As we move toward looking at art and creation as the Romantics did, it would be helpful to look at Edmund Burke’s treatise A Philosophical Inquiry into the Origin of Our Ideas of the Beautiful and Sublime. A Philosophical Inquiry put Burke on the radar with other contemporary philosophers such as Immanuel Kant and David Hume. Anyway, he wrote this treatise examining the beautiful and sublime–pretty much the how and why we enjoy both beautiful things and unpleasant things. We’re used to this idea, right? I mean we enjoy grabbing some delicious ice cream at Trowbridge’s, but we–not I!–also enjoy jumping off buildings while only attached by a cord. Here’s what Burke has to say in regard to the Beautiful and Sublime:
[The Sublime and Beautiful] are indeed ideas of a very different nature, one being founded on pain, the other on pleasure; and however they may vary afterwards from the direct nature of their causes, yet these causes keep up an eternal distinction between them, a distinction never to be forgotten by any whose business it is to affect the passions. In the infinite variety of natural combinations, we must expect to find the qualities of things the most remote imaginable from each other united in the same object. We must expect also to find combinations of the same kind in the works of art. (III.27)
Burke, like his contemporaries, writes a little verbose for our 21st century comprehension. In 21st century language, Burke would be saying, “The Sublime and Beautiful are pretty much opposites–one is caused by pain, the other by pleasure. Even though they’re almost complete opposites, sometimes a single object can evoke the reactions of both the Sublime and the Beautiful. And you won’t just find this in nature, obviously; art produces these effects, as well.”
For the purposes of this blog, we’ll be focusing on the Beautiful and Sublime of art, specifically of Literature.
If we’re going to accept the Aesthetic viewpoint of Literature, acquiring a sense of the Beautiful and Sublime is necessary to be able to accept all Literature as that which can and will evoke in the reader the emotions of the creator.
We easily accept that Literature that we readily call Beautiful. Reading Wordsworth’s pastoral poetry or Shakespeare’s sensual sonnets engenders a feeling of pleasantness and calmness, that warm, passionate feeling in the heart. When we read something ugly, dirty, or challenging, our first reaction may be to put it down, but accepting the truth of the usefulness of the Beautiful as well as the Sublime requires readers to find the pleasure–if not just the pragmatic purpose–in Literature that exemplifies Sublime characteristics How else could we enjoy Literature like Dostoevsky’s Crime and Punishment? Readers would have to put the novel down before the ending of the second chapter if they refused to accept the pleasure that the intense monomania and deep self-examination of Raskolnikov’s mind gives. In the end, though, there’s a payoff. Through experiencing the broken nature of Raskolnikov’s dying and depraved mind, the reader, along with Raskolnikov, joins Lazarus in his resurrection, a cleansing well worth enduring the intimate involvement in the mind of a killer.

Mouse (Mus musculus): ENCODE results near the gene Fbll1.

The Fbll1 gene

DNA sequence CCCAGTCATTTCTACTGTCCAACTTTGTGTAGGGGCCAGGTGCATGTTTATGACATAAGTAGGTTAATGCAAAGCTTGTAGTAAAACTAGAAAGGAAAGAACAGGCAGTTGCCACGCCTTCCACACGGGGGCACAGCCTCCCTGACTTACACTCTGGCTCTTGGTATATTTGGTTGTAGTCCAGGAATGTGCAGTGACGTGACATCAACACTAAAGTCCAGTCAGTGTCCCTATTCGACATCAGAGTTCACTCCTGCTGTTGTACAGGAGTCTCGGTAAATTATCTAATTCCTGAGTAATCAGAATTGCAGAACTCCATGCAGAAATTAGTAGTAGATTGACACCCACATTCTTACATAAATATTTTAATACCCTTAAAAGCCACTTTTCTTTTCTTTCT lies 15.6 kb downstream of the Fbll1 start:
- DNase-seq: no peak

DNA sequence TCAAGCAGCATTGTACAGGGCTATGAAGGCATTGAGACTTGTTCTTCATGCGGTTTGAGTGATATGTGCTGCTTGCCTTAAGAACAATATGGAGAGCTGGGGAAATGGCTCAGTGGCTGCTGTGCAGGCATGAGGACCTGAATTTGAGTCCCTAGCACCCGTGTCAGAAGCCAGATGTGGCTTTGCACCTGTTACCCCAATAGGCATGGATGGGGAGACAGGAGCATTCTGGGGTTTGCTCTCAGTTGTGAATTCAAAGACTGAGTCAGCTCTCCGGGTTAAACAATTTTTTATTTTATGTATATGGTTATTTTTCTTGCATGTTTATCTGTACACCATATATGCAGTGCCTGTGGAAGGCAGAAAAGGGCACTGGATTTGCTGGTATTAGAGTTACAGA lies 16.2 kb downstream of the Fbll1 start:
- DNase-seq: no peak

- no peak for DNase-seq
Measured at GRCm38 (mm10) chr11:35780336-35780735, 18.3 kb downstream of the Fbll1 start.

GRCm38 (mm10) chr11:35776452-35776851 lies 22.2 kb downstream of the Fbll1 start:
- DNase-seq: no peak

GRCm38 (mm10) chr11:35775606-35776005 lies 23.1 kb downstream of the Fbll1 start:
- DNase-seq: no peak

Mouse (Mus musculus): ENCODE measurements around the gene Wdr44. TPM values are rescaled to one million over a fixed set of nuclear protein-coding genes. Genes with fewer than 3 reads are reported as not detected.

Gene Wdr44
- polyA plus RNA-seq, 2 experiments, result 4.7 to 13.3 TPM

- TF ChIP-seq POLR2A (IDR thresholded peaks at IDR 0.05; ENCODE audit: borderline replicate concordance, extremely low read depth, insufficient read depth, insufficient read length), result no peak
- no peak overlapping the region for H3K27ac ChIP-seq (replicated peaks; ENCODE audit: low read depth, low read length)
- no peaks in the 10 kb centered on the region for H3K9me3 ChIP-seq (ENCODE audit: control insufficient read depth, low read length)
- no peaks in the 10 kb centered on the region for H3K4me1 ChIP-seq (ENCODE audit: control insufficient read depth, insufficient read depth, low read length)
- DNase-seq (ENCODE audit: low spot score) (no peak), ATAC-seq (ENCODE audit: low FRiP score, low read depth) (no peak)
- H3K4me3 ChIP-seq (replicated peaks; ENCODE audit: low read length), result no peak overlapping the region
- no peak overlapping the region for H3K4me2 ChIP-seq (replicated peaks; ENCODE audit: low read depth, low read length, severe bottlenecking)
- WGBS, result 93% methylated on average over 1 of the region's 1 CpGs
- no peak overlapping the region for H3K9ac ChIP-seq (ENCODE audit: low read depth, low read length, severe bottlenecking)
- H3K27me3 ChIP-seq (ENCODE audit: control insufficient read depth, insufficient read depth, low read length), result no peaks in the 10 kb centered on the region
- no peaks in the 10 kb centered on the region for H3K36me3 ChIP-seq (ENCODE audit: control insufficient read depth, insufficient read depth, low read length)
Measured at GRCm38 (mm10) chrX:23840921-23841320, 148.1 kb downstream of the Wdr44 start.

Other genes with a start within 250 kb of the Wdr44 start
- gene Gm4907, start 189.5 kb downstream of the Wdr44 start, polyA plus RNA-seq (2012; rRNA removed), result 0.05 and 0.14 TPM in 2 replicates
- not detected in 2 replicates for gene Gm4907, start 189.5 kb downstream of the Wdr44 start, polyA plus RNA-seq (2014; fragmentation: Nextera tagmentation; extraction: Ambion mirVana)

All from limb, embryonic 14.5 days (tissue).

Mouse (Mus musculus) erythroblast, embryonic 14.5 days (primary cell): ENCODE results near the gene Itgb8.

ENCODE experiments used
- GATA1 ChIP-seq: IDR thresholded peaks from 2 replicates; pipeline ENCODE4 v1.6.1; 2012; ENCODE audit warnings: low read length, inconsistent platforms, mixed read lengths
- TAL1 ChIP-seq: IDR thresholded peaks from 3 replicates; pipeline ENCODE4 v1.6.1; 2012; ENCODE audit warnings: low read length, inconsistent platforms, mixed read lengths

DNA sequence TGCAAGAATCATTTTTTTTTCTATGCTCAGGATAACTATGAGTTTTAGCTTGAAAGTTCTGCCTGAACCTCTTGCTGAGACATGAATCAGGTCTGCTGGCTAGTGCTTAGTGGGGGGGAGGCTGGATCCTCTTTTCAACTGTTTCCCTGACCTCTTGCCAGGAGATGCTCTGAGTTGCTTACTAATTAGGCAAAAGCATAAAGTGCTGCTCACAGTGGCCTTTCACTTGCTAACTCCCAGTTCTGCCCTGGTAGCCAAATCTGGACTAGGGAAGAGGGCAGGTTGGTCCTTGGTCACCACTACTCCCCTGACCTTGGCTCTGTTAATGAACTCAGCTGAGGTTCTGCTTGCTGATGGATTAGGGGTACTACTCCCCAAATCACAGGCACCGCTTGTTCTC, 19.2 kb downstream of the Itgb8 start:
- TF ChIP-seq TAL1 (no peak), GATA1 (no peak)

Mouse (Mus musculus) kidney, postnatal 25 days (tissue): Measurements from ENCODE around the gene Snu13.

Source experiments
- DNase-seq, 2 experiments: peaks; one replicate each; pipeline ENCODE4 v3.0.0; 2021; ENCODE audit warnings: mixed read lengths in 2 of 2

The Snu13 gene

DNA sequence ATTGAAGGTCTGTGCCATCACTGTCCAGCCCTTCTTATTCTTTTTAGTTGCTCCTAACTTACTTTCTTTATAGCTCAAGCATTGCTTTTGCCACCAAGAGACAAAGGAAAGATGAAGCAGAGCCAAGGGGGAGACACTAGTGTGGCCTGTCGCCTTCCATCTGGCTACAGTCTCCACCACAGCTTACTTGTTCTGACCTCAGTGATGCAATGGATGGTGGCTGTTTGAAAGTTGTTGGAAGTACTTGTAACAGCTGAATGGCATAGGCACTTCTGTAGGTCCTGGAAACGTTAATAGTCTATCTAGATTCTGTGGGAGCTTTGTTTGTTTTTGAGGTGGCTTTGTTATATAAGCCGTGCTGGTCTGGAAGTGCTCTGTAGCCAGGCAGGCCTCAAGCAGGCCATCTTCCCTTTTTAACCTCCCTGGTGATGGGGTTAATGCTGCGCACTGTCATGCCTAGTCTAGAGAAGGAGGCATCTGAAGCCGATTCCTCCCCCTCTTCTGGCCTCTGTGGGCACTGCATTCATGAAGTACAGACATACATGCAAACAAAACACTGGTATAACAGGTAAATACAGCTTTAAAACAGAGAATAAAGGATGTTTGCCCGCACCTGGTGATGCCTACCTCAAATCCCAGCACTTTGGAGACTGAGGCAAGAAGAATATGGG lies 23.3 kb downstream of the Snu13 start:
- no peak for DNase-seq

It seems some are refusing this outlook and even taking one more step to censor Literature that makes them uncomfortable. NewSouth Books, based in Montgomery Alabama, published a combined volume of Huckleberry Finn and Tom Sawyer in which the “N-word” is replaced with “slave.” Now, there’s no use in playing blame games, and certainly the implications of this publication are manifold; the debate extends into many areas of criticism. I think, though, that our view of literature through the Aesthetic, using the idea of the accepting the Sublime weighs in on this debate.
With our current worldview, words that make another person of society an “other” are attacked–and, many times, rightfully so. The editor of this new edition, Alan Gribben (Twain scholar and professor at Auburn University in Montgomery), proposed this new edition so that the novels would be more readily accepted and taught in school literature classes. Unfortunately, as Twain Biographer Ron Powers agrees, the avoidance of this uncomfortable word destroys the kind of moment that educators should be looking for, a moment of teachability: “[Twain’s language] cries out for conversation between teachers and students. It cries out for context.”
Twain intended to evoke emotion with his use of language that marginalizes a group of people. To edit Twain’s language is to suppress his ability to convey emotion. Censoring Twain is a rejection of accepting art as it is. Society wouldn’t accept the drawing of a mustache on the Mona Lisa just because an expert of Michelangelo was uncomfortable with the ambiguity of the painting and wanted the gender decided once and for all. We accept the art as it is.
Should students no longer study Crime and Punishment because Dostoevsky uses a prostitute to bring a murderer to repentance?
This debate reaches deep into all sorts of novels and poetry, and of course, this isn’t the place for that argument to start, but I did find the debate to be applicable to the subject of the Beautiful and the Sublime. I would encourage you to research more on your own about the Twain debate and other problems of not accepting the Sublime.
Until next time, check out these Romantic poems that carry themes of the Beautiful and Sublime:
- The Prelude, “Book Fourth,” William Wordsworth
- The Prelude, “Book Sixth,” William Wordsworth
- “Mont Blanc,” Percy Bysshe Shelley
- “Ode on Melancholy,” John Keats